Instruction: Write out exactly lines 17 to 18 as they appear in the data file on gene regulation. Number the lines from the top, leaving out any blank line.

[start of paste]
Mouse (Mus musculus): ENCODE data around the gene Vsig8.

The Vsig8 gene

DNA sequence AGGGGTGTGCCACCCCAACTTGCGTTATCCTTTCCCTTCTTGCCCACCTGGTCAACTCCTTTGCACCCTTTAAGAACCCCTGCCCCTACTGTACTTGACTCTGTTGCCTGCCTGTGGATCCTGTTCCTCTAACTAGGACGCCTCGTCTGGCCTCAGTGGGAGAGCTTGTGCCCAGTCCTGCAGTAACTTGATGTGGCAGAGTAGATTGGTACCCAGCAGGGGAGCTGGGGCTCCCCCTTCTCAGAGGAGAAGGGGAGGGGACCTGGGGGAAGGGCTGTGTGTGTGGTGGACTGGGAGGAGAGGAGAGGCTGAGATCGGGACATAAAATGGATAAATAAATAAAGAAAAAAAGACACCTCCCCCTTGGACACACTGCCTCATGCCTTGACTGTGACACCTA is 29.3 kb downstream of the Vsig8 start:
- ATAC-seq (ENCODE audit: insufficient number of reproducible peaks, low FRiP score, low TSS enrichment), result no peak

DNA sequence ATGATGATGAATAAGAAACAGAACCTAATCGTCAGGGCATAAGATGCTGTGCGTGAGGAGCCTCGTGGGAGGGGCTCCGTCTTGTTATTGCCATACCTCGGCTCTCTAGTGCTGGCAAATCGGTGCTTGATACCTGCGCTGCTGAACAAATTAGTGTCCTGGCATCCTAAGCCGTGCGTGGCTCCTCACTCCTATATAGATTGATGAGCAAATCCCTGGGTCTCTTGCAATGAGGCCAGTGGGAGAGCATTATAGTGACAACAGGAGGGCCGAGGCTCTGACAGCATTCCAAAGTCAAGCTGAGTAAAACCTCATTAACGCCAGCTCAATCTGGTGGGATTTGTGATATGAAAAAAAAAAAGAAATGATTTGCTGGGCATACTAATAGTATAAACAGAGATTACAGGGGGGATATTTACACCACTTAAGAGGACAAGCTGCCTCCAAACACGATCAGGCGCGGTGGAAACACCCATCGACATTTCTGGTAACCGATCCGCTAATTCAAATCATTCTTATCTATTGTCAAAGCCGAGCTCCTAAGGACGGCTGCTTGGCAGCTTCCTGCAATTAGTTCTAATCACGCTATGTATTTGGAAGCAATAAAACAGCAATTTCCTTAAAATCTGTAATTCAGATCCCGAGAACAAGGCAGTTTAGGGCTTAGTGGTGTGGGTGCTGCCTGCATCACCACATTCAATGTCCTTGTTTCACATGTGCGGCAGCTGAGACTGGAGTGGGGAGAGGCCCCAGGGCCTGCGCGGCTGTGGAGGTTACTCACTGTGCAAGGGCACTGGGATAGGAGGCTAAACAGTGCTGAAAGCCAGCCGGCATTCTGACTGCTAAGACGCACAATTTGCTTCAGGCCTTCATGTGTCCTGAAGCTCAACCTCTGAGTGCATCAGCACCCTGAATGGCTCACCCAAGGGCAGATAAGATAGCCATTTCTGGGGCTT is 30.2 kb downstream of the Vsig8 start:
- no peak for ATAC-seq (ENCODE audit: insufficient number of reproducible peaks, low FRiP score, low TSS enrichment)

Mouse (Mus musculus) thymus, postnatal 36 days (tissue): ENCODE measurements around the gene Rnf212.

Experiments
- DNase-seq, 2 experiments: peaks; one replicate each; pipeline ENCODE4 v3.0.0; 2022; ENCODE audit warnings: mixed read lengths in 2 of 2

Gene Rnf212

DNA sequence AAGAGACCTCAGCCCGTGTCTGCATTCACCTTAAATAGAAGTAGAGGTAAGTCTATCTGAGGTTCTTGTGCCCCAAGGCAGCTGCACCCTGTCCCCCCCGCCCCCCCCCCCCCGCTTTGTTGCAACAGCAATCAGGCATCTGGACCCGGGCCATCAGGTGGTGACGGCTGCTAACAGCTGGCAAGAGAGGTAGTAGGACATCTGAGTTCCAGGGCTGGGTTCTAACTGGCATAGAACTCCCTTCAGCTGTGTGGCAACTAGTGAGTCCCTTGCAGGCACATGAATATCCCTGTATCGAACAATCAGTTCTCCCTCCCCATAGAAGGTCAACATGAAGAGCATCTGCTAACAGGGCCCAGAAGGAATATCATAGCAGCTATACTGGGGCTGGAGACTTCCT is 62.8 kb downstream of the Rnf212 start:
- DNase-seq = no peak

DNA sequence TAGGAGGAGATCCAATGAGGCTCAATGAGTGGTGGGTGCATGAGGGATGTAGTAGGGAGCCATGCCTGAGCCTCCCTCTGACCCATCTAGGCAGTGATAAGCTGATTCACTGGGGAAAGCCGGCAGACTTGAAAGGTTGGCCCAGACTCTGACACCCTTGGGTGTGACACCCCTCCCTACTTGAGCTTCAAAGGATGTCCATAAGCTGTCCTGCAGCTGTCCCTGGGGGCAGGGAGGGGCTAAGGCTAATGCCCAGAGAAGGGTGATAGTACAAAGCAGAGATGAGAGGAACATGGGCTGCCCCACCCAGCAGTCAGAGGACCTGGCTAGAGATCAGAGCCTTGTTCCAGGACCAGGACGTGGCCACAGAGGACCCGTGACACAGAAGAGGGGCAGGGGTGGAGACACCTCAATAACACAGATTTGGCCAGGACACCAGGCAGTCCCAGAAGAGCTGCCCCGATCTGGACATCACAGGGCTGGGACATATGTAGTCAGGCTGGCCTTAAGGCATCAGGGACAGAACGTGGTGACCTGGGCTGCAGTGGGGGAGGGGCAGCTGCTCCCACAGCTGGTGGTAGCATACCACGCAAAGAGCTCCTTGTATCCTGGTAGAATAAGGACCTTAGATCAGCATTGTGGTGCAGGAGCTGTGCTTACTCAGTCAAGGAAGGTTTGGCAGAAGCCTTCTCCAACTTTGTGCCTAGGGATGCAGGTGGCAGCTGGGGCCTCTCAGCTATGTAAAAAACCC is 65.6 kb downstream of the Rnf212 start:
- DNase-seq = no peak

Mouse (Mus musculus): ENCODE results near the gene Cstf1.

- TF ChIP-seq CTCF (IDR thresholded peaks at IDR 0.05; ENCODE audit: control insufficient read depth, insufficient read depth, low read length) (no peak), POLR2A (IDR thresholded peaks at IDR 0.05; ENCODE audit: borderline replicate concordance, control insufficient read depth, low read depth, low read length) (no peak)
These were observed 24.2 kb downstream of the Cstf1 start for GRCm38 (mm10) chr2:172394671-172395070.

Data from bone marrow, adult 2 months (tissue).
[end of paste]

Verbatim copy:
These were observed 24.2 kb downstream of the Cstf1 start for GRCm38 (mm10) chr2:172394671-172395070.

Data from bone marrow, adult 2 months (tissue).